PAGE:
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#1 LouisMoore16

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Posted 03 December 2012 - 23:30

I have a telephone interview for Aviva tomorrow and I need some help regarding the question 'Why did you leave your last job'.

Basically in October I quit my job in a telesales role after about a month. For people who have worked in cold calling roles or have ever received a cold call, people generally hate you for calling them. I worked on behalf of charities and people make up many excuses to get out of the call. People generally didn't care. This made me very frustrated about my job and after a while I hated my job. It was just the fact that it was outbound calling which I hated. However I can't tell this to a potential employeer, as I would be sure not to get a job.

The role I have applied for at Aviva is an inbound customer advisor. I feel a lot more comfortable taking inbound calls as the person on the other end of the call want the outcome of the call and so it's a lot easer. The job has a bit of sales to it via up-selling, which I can do. I really want to get this job as Aviva is a massive employeer in my area and it would look very good on my CV.

I'm just unsure what to say when they ask 'Why did you leave your last job'. Previously I had said in a interview for a similar role at a different company that 'I enjoyed talking to people and I enjoyed working on behalf of charities, but I didn't like cold calling'. This then ended up being the reason why I didn't get the job.

I want the employeer to know that from my previous role that I was happy to talk to people, could up-sell which is part of this new role, to show i can do this new role, but I just didn't like cold calling/out bound. I've thought about saying 'it was commission pay which I didn't like' or 'the training wasn't good and made me feel unconfident in my role'. The company has gone downhill since I left and all of the senior management have left which I could purhaps play on somehow.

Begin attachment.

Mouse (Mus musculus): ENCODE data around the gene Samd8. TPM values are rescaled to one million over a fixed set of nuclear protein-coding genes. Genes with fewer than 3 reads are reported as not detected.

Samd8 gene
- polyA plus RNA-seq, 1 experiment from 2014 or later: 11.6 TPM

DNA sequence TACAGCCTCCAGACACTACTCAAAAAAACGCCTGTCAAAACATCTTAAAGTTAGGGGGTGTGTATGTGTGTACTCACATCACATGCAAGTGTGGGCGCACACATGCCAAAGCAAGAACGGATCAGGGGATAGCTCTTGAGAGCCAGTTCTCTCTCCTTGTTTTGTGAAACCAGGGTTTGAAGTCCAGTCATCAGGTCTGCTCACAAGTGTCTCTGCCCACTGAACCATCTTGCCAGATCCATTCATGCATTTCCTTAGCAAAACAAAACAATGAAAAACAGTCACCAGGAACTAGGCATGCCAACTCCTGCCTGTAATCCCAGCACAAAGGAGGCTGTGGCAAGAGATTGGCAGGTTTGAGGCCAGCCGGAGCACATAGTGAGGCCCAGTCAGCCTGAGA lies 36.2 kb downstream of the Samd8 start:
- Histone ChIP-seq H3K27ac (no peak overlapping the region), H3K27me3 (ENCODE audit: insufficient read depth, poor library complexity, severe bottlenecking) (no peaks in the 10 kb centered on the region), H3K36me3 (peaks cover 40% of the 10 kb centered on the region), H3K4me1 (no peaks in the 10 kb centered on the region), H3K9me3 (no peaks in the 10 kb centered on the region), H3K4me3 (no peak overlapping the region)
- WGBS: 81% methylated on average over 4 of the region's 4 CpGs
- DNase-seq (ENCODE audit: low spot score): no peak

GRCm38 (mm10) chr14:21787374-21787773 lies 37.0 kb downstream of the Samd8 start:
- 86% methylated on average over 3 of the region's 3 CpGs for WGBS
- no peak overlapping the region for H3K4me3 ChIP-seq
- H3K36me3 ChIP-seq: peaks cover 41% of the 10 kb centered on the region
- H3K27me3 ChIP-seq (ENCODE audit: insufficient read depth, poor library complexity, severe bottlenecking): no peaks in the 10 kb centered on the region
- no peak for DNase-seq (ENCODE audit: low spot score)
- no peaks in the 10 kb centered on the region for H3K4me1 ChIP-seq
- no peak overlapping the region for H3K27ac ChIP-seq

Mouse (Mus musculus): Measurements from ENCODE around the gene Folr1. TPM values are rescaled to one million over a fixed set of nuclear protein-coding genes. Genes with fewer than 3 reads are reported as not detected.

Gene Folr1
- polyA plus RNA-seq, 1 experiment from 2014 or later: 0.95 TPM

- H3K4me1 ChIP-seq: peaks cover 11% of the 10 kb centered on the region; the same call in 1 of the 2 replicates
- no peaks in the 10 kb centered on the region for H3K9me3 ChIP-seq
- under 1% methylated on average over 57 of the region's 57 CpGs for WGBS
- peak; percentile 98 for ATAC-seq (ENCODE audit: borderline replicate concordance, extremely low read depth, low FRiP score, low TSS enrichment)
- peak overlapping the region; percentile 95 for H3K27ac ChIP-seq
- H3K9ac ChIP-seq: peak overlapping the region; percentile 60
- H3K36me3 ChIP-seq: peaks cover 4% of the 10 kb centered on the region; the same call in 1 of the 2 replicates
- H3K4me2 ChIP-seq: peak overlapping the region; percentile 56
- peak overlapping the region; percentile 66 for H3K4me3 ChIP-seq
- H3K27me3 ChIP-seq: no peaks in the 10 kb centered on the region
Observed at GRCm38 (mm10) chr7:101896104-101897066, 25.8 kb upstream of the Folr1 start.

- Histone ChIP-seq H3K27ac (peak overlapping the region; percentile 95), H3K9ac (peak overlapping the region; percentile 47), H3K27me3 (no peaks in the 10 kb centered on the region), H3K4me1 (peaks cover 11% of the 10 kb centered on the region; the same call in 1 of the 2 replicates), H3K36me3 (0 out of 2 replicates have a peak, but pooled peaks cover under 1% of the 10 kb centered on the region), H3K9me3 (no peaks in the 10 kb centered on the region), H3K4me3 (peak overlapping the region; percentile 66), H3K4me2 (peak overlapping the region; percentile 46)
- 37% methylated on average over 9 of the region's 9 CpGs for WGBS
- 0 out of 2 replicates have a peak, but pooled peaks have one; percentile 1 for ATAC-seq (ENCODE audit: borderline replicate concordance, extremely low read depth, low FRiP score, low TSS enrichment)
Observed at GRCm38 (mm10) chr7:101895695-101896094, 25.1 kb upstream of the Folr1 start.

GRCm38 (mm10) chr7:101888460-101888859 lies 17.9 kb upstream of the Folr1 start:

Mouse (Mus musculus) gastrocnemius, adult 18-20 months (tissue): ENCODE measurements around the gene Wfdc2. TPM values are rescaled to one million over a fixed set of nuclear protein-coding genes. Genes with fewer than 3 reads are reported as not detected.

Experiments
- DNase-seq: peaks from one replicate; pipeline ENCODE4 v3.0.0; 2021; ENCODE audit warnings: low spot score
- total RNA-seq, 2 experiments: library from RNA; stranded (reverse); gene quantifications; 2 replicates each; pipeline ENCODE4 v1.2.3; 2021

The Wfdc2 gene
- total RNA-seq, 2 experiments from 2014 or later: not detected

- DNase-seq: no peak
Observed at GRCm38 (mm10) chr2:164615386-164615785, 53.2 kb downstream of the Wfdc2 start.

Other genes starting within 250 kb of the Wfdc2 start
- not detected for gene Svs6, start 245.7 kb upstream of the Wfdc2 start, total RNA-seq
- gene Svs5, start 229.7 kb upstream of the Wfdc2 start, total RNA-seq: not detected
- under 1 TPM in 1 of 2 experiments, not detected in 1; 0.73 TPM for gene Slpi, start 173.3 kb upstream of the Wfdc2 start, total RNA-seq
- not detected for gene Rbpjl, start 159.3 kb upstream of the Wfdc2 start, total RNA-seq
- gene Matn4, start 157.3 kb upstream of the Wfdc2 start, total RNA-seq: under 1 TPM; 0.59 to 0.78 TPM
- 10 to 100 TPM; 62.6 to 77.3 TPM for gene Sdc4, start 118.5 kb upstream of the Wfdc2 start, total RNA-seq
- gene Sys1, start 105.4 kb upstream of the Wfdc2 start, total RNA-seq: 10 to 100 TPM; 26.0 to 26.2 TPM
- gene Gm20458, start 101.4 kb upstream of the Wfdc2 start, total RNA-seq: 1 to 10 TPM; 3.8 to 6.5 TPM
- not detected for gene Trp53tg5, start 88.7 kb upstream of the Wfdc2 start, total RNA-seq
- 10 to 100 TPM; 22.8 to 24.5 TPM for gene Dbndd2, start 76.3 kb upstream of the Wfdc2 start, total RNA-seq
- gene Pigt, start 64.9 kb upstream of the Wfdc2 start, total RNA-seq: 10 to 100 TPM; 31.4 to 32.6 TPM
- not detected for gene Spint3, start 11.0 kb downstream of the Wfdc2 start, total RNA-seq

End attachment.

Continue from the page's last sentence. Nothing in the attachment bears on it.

Does anyone have any suggestions?


#2 Enron

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Posted 03 December 2012 - 23:34

Last time I was asked that question in a job interview (2 months ago), I honestly said "because they were still running Windows XP"

I got the job.

#3 Lord Method Man

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Posted 03 December 2012 - 23:37

Last time I was asked that question in a job interview (2 months ago), I honestly said "because they were still running Windows XP"

I got the job.


Amen to that.

#4 OP LouisMoore16

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Posted 03 December 2012 - 23:39

Last time I was asked that question in a job interview (2 months ago), I honestly said "because they were still running Windows XP"

I got the job.


Very good! Doesn't quite answer my question though :/

#5 Enron

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Posted 03 December 2012 - 23:42

Very good! Doesn't quite answer my question though :/


Just be honest. If your reason for leaving was because they had green walls, and the new place has green walls too, you won't be happy at the new place either. I'm happy because I have a Windows 7 system at work now.

#6 Auditor

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Posted 03 December 2012 - 23:42